4. Third Party developers follow Apple’s lead and Apple is leading the March to the iPhone, not the iPad. Why would app makers have feature parity on iPad apps, when even Apple doesn’t? Why would developers go iPad first, when Apple rarely does (is Swift playgrounds the only exception to that?).

This is a very complex problem, and I am certainly not spot on here. But this is simply not a one issue problem. This is a multi-faceted problem, but I don’t think any of it spells doom for the device.

Not yet at least. Talk to me again after WWDC 2017.


But none of this matters. It doesn’t matter because the iPad is still a far better primary computer for most people than a Mac. Regardless of what sales numbers come in at.

And everyone said the exact same thing when the iPhone didn’t meet expectations, or the Mac for that matter — these devices are still class leading, right?

The fact of the matter is that even with declining sales, Apple is still selling a shit load of iPads. They are still being talked about and used. Change takes time and even longer when it’s not the nerds, but the general consumer you need to convince.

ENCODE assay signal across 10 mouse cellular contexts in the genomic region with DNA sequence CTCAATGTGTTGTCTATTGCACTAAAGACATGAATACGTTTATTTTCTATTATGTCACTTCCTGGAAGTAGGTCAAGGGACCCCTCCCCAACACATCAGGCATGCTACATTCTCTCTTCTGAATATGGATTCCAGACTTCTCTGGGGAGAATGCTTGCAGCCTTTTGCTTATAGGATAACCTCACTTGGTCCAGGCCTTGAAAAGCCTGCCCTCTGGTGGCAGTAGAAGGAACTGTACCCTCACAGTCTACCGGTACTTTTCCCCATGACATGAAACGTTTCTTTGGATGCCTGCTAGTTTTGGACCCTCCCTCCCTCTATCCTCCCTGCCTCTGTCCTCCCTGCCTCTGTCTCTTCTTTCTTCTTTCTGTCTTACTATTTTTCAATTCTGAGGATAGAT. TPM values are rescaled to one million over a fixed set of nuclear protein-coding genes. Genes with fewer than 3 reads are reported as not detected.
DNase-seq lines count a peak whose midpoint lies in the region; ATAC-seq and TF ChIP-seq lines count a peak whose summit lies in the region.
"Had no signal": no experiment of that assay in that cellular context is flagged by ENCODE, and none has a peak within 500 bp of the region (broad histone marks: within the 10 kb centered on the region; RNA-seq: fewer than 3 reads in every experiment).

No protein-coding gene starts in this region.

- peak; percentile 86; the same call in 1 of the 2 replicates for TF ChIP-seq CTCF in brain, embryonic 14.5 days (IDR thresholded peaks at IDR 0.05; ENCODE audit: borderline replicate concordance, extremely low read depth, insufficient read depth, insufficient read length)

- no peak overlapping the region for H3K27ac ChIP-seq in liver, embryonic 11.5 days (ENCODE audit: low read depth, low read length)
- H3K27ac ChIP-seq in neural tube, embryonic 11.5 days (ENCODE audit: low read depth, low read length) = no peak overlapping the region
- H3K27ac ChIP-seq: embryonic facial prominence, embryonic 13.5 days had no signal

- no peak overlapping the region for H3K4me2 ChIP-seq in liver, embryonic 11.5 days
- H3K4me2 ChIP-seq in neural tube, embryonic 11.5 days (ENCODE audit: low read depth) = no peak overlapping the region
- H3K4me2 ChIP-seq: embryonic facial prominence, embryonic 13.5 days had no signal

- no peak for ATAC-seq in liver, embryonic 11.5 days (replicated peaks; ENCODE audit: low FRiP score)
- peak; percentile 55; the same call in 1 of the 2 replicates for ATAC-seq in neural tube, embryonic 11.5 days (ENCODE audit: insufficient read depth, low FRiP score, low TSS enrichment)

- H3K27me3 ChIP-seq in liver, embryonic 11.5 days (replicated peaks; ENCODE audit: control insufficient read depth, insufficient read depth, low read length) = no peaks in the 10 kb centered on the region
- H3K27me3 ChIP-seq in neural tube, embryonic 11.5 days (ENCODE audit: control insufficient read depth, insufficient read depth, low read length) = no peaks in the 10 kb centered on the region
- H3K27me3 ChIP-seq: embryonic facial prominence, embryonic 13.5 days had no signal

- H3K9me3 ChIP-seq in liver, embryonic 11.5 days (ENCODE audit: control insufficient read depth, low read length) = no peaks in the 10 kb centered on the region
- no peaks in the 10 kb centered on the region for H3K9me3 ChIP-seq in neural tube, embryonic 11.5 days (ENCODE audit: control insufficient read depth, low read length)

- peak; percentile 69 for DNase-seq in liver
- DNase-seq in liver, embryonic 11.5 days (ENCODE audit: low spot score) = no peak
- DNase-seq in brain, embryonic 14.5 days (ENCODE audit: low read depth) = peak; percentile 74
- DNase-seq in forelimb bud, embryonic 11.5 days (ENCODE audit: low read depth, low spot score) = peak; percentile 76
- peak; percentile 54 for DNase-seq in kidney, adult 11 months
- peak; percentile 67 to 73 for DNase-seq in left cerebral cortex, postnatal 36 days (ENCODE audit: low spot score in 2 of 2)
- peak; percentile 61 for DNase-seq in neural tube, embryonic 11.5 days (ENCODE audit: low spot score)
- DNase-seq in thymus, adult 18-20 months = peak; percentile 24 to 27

There simply are not many nerds who can use only an iPad (yes, I said that, and it’s true — I’ve never argued otherwise). And that makes the argument harder for the general consumer to adopt the iPad as their only computer, because at the end of the day consumers buy what they think is best, to the extent they can afford it. That’s the genius with iPhone: pick a size and price point — they are all the same and you get what everyone else gets.

But the argument changes for iPad, because the “pros” use a Mac, so don’t I want what a Pro uses?

If not, why not?

And the lack of a good answer from Apple on that front, really muddies the water. Consumers always understood the tradeoff between a MacBook and a MacBook Pro — one costs a shit load more money and is “faster”. Makes sense, buy as much Mac as you can afford. But the argument for an iPad over a MacBook is harder, because it’s not an argument you define over specs — it’s more of a lifestyle argument than anything else.

Not to deviate too far, but I think it’s the same problem we will face with self-driving cars, and consumers accepting those.